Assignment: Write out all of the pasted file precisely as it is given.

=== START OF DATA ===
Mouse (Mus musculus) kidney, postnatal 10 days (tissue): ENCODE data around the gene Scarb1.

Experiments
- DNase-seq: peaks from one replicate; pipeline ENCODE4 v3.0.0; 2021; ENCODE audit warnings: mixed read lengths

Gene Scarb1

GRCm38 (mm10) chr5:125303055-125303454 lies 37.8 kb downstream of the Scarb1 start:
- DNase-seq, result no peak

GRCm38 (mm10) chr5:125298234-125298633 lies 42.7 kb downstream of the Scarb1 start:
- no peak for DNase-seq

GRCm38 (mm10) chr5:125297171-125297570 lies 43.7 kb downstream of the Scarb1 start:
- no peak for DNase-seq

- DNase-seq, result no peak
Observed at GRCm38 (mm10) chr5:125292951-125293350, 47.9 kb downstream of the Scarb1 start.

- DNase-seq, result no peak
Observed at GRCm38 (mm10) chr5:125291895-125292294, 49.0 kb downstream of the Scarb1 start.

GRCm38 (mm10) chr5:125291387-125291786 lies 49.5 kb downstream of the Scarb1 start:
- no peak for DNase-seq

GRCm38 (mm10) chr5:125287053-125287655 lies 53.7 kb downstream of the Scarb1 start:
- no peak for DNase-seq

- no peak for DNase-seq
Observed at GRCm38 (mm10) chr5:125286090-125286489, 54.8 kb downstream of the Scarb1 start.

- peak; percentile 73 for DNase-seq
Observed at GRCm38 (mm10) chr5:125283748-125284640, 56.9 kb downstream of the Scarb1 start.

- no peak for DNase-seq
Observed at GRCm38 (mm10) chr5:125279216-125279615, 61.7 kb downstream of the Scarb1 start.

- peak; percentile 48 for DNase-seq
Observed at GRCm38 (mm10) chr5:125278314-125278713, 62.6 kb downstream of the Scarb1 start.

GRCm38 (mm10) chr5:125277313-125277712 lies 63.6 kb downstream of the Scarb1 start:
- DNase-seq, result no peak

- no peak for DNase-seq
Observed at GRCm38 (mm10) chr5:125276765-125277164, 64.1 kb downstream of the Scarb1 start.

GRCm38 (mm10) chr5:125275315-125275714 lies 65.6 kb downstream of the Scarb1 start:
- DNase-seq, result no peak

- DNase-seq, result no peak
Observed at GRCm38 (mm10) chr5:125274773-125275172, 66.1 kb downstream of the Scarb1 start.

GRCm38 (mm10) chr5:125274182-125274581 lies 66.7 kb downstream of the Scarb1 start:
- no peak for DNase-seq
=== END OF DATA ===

Mouse (Mus musculus) kidney, postnatal 10 days (tissue): ENCODE data around the gene Scarb1.

Experiments
- DNase-seq: peaks from one replicate; pipeline ENCODE4 v3.0.0; 2021; ENCODE audit warnings: mixed read lengths

Gene Scarb1

GRCm38 (mm10) chr5:125303055-125303454 lies 37.8 kb downstream of the Scarb1 start:
- DNase-seq, result no peak

GRCm38 (mm10) chr5:125298234-125298633 lies 42.7 kb downstream of the Scarb1 start:
- no peak for DNase-seq

GRCm38 (mm10) chr5:125297171-125297570 lies 43.7 kb downstream of the Scarb1 start:
- no peak for DNase-seq

- DNase-seq, result no peak
Observed at GRCm38 (mm10) chr5:125292951-125293350, 47.9 kb downstream of the Scarb1 start.

- DNase-seq, result no peak
Observed at GRCm38 (mm10) chr5:125291895-125292294, 49.0 kb downstream of the Scarb1 start.

GRCm38 (mm10) chr5:125291387-125291786 lies 49.5 kb downstream of the Scarb1 start:
- no peak for DNase-seq

GRCm38 (mm10) chr5:125287053-125287655 lies 53.7 kb downstream of the Scarb1 start:
- no peak for DNase-seq

- no peak for DNase-seq
Observed at GRCm38 (mm10) chr5:125286090-125286489, 54.8 kb downstream of the Scarb1 start.

- peak; percentile 73 for DNase-seq
Observed at GRCm38 (mm10) chr5:125283748-125284640, 56.9 kb downstream of the Scarb1 start.

- no peak for DNase-seq
Observed at GRCm38 (mm10) chr5:125279216-125279615, 61.7 kb downstream of the Scarb1 start.

- peak; percentile 48 for DNase-seq
Observed at GRCm38 (mm10) chr5:125278314-125278713, 62.6 kb downstream of the Scarb1 start.

GRCm38 (mm10) chr5:125277313-125277712 lies 63.6 kb downstream of the Scarb1 start:
- DNase-seq, result no peak

- no peak for DNase-seq
Observed at GRCm38 (mm10) chr5:125276765-125277164, 64.1 kb downstream of the Scarb1 start.

GRCm38 (mm10) chr5:125275315-125275714 lies 65.6 kb downstream of the Scarb1 start:
- DNase-seq, result no peak

- DNase-seq, result no peak
Observed at GRCm38 (mm10) chr5:125274773-125275172, 66.1 kb downstream of the Scarb1 start.

GRCm38 (mm10) chr5:125274182-125274581 lies 66.7 kb downstream of the Scarb1 start:
- no peak for DNase-seq